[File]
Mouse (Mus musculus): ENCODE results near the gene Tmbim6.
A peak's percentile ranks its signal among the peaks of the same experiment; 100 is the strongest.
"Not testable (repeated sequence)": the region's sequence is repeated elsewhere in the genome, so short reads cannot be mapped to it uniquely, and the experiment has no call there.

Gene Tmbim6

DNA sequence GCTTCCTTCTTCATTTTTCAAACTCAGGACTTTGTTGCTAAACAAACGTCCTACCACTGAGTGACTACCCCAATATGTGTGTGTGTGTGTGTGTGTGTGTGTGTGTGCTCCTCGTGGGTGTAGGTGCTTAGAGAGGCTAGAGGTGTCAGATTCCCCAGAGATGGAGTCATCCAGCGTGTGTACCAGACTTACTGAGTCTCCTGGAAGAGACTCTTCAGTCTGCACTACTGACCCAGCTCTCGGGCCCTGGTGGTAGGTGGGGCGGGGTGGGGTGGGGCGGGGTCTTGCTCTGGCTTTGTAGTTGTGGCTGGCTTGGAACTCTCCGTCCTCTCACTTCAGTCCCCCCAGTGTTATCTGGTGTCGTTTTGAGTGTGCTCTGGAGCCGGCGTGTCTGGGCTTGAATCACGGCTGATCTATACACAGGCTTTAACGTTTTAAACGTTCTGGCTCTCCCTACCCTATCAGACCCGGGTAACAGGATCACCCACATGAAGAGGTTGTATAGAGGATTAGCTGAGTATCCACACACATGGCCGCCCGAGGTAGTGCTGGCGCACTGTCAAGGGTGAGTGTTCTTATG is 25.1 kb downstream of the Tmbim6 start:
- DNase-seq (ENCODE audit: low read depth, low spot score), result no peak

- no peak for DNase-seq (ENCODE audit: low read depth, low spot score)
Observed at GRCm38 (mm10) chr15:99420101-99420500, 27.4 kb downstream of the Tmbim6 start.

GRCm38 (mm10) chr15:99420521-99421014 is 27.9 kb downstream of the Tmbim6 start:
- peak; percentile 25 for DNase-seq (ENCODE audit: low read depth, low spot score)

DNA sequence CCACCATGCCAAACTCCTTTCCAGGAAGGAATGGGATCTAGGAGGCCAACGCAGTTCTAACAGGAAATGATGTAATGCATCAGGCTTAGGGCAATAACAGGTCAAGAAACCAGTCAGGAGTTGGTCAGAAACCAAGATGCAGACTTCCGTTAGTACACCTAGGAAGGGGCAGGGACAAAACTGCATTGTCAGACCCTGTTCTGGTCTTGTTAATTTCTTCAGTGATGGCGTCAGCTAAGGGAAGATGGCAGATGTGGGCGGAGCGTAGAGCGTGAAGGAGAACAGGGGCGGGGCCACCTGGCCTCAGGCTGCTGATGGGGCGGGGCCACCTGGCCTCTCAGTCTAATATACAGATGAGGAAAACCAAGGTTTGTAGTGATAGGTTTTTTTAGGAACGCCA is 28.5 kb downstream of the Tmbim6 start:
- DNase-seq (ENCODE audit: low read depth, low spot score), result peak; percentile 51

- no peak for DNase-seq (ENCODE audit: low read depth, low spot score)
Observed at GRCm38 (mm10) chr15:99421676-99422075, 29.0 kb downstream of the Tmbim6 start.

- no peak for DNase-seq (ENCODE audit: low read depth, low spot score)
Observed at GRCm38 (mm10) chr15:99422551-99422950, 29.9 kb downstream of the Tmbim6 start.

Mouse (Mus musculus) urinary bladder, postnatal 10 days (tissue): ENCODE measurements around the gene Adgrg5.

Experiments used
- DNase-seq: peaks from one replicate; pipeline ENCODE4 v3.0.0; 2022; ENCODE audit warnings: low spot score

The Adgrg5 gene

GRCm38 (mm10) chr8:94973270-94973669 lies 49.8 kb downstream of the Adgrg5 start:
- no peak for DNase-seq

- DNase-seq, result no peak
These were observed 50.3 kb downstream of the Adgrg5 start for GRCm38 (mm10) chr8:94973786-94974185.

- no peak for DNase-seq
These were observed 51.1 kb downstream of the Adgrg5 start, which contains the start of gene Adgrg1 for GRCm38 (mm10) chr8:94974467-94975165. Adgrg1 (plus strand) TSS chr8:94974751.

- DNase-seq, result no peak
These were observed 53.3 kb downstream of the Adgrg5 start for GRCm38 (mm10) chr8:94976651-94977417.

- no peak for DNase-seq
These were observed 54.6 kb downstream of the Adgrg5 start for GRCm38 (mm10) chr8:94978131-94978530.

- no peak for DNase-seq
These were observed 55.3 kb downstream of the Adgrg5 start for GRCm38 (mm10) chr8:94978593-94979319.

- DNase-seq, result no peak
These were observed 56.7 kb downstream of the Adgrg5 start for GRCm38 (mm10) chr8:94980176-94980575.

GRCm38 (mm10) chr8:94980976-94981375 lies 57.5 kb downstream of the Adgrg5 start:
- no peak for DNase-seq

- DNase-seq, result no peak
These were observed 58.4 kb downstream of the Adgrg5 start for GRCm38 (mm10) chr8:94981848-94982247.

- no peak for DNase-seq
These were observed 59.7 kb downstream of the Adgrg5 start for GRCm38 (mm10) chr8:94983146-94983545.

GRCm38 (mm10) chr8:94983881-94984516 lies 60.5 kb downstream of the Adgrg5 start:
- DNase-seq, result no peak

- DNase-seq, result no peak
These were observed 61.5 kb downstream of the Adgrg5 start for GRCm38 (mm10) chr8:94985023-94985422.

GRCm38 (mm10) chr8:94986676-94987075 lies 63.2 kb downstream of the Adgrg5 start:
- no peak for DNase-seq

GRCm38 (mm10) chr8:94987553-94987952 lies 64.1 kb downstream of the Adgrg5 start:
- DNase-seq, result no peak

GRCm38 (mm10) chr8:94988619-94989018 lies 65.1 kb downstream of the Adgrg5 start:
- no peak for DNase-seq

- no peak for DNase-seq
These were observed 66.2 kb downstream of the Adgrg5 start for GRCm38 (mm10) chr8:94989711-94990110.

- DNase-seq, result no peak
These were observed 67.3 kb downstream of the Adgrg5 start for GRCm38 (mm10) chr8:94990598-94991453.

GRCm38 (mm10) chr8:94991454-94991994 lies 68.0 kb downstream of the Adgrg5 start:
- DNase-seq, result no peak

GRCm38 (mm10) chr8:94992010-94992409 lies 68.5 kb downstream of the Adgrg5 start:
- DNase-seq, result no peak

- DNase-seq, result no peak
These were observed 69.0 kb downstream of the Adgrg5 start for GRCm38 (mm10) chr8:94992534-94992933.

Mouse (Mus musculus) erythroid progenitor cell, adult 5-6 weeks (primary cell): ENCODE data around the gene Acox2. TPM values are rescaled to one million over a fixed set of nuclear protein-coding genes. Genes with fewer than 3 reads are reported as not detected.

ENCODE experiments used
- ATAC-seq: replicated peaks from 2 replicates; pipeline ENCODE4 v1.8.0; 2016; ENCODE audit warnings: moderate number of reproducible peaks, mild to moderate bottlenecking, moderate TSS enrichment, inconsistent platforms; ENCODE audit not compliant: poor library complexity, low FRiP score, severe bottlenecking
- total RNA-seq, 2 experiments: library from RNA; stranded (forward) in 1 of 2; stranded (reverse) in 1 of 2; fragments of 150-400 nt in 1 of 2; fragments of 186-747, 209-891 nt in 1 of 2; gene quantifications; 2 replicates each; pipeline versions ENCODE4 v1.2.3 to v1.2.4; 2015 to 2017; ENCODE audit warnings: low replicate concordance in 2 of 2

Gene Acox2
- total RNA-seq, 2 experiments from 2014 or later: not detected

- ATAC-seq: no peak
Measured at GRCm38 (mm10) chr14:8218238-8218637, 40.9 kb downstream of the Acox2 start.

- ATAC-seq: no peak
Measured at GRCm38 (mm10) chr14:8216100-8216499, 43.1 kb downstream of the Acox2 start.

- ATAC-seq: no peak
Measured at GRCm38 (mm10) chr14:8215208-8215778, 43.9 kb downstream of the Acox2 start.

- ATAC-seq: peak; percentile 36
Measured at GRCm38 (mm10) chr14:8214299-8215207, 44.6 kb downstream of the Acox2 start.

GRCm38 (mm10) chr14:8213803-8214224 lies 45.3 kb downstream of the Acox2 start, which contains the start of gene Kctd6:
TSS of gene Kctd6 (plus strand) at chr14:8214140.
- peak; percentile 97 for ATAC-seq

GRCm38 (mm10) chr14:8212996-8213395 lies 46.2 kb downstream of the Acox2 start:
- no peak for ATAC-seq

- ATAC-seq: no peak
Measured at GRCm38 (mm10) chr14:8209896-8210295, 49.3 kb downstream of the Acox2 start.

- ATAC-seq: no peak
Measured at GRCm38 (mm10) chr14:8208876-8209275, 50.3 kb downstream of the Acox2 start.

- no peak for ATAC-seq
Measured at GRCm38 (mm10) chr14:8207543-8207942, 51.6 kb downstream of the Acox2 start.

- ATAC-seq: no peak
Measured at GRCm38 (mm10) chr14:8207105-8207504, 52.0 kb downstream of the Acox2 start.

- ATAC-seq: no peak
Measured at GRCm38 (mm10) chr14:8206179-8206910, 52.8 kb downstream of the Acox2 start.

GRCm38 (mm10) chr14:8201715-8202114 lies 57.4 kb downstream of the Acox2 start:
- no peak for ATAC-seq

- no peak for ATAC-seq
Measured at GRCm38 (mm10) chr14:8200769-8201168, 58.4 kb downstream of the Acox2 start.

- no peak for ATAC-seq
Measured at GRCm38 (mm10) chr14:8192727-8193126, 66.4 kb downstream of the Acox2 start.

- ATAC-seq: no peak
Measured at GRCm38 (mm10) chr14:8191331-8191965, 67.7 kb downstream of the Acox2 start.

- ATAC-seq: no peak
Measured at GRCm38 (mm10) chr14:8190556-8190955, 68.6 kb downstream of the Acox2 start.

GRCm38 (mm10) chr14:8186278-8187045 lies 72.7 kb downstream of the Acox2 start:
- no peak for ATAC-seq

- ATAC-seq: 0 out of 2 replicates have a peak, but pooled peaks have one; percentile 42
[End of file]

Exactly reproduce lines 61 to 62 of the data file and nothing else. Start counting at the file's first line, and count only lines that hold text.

Mouse (Mus musculus) erythroid progenitor cell, adult 5-6 weeks (primary cell): ENCODE data around the gene Acox2. TPM values are rescaled to one million over a fixed set of nuclear protein-coding genes. Genes with fewer than 3 reads are reported as not detected.

ENCODE experiments used